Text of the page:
There are two other possibilities. One is that someone in Pilate's household or in the cohort supplied information from what they heard or saw that day in the course of their duties. Perhaps some imperial slave or freedman (who often undertook the role of a civil servant at that time) subsequently converted to Christianity, or perhaps a member of the auxiliary cohort did so -- but this is only speculation. The other possibility is that John combined what he knew from the traditions that came down to him (including perhaps his personal witness) with what he could deduce from the public facts of the charges brought against Jesus and his condemnation to produce this dramatic series of dialogues between Pilate and Jesus and Pilate and 'the authorities'. The end result would be, like the speeches put in the mouths of public figures in the works of ancient historian, true to the facts as known to John while also being a literary creation of his own.

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Jesus did not answer the charge, that he is creating insurrection by claiming to be king of the Jews - a title which might have been attributed to the Hasmonean (Maccabean) kings, the last quasi-independent rulers of a Jewish state in Judaea and the surrounding territories, but not to their Herodian successors. In Jesus' time, such an expression could be historical, or refer to a religious figure like the Davidic Messiah, or represent a political claim hostile to Rome. Instead he asked why Pilate thought so -- he wanted to know the source of Pilate's knowledge of the charge. Had he learned it himself, or had it been told him? It seems an odd question for someone on trial for his life to ask. Commentators have attempted to explain it, but none of the explanations seem entirely successful.

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Though Pilate does not know it, this phrase echos the discussion at the council meeting following the raising of Lazarus (see the comments on Jn 11.47-57 here and here). These two groups would be represented by the Council that sent Jesus to Pilate. See the comments to Jn 7.32 for a discussion of the chief priests.

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This passage (Jn 18.33-8) is one of the few places in the gospel where John shows Jesus using the terms king or kingdom to discuss himself or his work. It is likely no accident that the impetus to do so comes from outside, from someone other than Jesus. But Pilate has apparently been told that Jesus is inciting insurrection by claiming to be king of the Jews (v33) and he pursued the point here. Jesus answered by qualifying and defining what "kingdom" meant to him and his followers - he says that his kingdom is "not of this world" and "not of this place" in v36.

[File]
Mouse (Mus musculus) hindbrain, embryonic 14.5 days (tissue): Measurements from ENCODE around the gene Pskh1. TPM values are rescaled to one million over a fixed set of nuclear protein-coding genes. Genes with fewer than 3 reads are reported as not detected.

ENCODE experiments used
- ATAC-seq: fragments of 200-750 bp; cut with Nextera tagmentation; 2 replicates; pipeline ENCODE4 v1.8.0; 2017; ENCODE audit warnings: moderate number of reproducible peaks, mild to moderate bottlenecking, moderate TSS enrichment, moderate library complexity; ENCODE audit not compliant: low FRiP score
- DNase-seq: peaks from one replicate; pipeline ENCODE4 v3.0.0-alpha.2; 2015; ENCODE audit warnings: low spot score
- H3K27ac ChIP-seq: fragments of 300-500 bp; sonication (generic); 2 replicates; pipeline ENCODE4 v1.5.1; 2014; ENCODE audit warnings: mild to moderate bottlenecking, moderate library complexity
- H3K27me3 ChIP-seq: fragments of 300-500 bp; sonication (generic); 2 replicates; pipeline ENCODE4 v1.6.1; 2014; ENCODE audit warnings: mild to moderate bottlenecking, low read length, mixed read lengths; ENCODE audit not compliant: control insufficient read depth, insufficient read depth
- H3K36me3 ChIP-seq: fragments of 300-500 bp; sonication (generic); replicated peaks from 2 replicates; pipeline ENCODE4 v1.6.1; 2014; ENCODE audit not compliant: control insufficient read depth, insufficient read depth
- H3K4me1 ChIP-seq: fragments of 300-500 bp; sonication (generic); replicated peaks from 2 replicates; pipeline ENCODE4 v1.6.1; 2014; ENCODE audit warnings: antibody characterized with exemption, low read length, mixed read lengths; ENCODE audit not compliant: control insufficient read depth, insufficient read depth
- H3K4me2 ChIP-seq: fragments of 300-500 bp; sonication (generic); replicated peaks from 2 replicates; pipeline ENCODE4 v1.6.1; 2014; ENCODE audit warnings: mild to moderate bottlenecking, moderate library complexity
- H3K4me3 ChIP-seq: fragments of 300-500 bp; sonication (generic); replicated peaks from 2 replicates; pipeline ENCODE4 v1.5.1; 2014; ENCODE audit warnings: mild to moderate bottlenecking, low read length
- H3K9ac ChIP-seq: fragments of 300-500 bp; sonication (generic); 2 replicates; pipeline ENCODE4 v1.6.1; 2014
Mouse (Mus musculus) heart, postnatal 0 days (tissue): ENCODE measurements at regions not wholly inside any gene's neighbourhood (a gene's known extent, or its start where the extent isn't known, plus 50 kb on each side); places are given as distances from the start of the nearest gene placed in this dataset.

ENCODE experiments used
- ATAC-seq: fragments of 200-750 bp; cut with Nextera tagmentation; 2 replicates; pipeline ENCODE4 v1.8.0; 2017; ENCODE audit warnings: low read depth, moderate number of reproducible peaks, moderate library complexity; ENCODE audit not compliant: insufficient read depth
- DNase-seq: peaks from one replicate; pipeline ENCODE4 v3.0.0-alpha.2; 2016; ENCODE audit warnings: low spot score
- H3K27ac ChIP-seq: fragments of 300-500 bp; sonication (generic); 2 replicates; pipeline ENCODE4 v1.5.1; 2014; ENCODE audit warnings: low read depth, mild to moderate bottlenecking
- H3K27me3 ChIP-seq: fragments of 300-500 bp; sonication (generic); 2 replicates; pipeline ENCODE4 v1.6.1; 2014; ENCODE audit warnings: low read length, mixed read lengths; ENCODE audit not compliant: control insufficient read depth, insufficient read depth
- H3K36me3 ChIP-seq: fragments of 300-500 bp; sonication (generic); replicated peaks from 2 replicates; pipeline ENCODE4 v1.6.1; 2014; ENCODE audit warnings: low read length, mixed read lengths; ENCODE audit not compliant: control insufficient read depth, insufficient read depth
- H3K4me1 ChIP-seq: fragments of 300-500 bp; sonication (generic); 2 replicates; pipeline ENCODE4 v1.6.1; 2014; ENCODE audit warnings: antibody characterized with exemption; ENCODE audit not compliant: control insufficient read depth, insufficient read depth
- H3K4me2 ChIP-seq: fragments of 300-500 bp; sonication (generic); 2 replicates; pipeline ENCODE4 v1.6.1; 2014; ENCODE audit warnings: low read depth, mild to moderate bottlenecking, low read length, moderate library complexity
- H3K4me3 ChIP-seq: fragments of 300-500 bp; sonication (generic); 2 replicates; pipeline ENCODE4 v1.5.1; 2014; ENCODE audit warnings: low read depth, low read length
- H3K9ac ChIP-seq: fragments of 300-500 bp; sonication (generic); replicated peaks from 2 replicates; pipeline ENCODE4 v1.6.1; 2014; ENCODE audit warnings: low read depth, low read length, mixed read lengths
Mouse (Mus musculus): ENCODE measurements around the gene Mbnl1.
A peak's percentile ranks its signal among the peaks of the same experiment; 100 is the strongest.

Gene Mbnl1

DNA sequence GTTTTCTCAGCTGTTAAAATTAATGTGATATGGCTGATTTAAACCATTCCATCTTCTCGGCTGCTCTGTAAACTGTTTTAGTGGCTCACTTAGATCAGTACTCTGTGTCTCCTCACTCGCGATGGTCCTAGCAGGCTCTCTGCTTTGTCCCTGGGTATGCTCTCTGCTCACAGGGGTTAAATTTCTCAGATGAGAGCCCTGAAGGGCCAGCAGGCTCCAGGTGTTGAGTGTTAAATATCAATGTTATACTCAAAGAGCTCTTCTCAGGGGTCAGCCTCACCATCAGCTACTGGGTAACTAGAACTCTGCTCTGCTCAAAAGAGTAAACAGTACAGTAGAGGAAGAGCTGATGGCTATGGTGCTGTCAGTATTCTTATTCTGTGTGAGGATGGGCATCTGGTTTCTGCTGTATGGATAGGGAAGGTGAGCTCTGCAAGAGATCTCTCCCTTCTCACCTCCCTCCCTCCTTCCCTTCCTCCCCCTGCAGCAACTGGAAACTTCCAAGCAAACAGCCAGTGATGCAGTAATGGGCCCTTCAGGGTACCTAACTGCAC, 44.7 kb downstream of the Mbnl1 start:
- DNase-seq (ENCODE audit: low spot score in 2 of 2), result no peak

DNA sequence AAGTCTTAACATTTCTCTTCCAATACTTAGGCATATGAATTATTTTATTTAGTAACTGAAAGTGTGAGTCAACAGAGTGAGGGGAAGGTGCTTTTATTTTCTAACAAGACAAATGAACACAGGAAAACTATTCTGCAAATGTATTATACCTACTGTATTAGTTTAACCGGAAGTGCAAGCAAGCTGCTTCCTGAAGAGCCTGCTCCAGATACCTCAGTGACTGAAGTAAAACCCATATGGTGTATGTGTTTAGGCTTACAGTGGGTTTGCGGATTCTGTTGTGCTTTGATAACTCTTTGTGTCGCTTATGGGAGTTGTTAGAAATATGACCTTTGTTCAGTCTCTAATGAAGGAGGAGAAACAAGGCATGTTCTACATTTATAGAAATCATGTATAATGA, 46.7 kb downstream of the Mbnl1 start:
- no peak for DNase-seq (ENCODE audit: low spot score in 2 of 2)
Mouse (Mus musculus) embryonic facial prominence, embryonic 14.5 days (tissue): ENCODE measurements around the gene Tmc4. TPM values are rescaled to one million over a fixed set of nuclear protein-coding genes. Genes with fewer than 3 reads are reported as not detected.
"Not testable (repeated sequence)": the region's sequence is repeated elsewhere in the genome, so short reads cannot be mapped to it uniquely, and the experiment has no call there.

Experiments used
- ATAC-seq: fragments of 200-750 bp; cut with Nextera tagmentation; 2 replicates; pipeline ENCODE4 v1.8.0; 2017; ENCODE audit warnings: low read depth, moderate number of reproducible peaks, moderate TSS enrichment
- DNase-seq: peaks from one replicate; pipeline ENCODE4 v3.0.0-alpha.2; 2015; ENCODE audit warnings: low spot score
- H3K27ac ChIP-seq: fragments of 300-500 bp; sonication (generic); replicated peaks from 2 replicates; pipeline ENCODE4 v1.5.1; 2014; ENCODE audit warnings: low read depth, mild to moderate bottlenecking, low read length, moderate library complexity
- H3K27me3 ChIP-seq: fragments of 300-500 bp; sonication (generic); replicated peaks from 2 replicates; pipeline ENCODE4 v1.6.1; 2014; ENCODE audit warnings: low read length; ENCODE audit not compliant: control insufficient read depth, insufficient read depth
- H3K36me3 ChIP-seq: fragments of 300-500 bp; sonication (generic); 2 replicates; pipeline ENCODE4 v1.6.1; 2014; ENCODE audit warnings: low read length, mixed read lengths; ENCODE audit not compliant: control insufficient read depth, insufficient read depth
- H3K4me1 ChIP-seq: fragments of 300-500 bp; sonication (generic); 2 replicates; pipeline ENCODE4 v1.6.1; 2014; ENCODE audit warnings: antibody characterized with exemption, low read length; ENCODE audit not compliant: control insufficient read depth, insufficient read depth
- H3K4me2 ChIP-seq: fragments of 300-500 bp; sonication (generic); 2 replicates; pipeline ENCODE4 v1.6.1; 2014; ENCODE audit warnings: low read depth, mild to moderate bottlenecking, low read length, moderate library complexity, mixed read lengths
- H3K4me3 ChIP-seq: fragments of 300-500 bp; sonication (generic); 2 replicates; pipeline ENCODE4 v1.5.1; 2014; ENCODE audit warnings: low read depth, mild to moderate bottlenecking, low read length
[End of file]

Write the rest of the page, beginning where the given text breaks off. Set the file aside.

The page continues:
So the kingdom which Jesus claims is completely unlike the sort of kingdom that Pilate is envisioning or trying to defend against. It is not one which protects itself or its ruler by fighting, so it is completely removed from insurrection of any kind. Any reader or hearer of John who had read other gospels or heard any preaching arising from the Jesus movement would be familiar with the concept of the reign or kingdom of God as preached by Jesus but it would no doubt be unfamiliar to Pilate. He clings to what he does understand: he has been told Jesus is a king. Kings have kingdoms, and if Jesus admits to having some sort of kingdom then he must be some sort of king. Hence the 'gotcha' question in v37.

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Jesus answers Pilate's question at the start of this verse without actually answering, only acknowledging that Pilate says he is a king. But Jesus then goes on to make a statement about his purpose in the world which leaves the discussion of kings and kingdoms completely out of the question. Jesus says that the purpose for which he was born and came into the world was to bear witness to the truth. Furthermore he says that everyone who is of the truth hears his voice. So rather than claiming a kingdom, Jesus lays claim to a community that hears and bears witness to the truth. Pilate, once again faint but pursuing, asks in frustration, "What is 'truth'?"

We too may be excused if we ask at this point, what is 'truth'! What does that mean? Well, Jesus has spoken often about truth in the past, and those discussions have not been abstract. Truth is what is conveyed by those who bear witness to Jesus and his identity, such as John the Baptiser or the Father, or what his deeds bear witness to (cp Jn 5.32). The truth is what Jesus has heard from the Father and himself conveys to his followers (Jn 8.40, 44-6); the Father's word is itself truth (Jn 17.17). Truth is a quality that characterises the worshippers that the Father seeks to be the Father's own (Jn 4.23-4). This truth changes the ones who experience it: the one who does the truth comes to the Light (Jn 3.21); Jesus' disciples will come to know the truth, and that truth will set them free (Jn 8.32). And even after Jesus has returned to the Father, he will send an Advocate, who is the Spirit of truth (Jn 14.7, 15.26). So the truth of which Jesus speaks is central to his mission from the Father and the Spirit's mission from him; it is not an abstraction or a philosophical category. In fact he identified himself in his relationship to his disciples with what is true -- see Jn 14.6 and the comment on it. Jesus' truth is the teaching that he brings from the Father for those who put their trust in him. Thus it is essentially relational, like that teaching itself.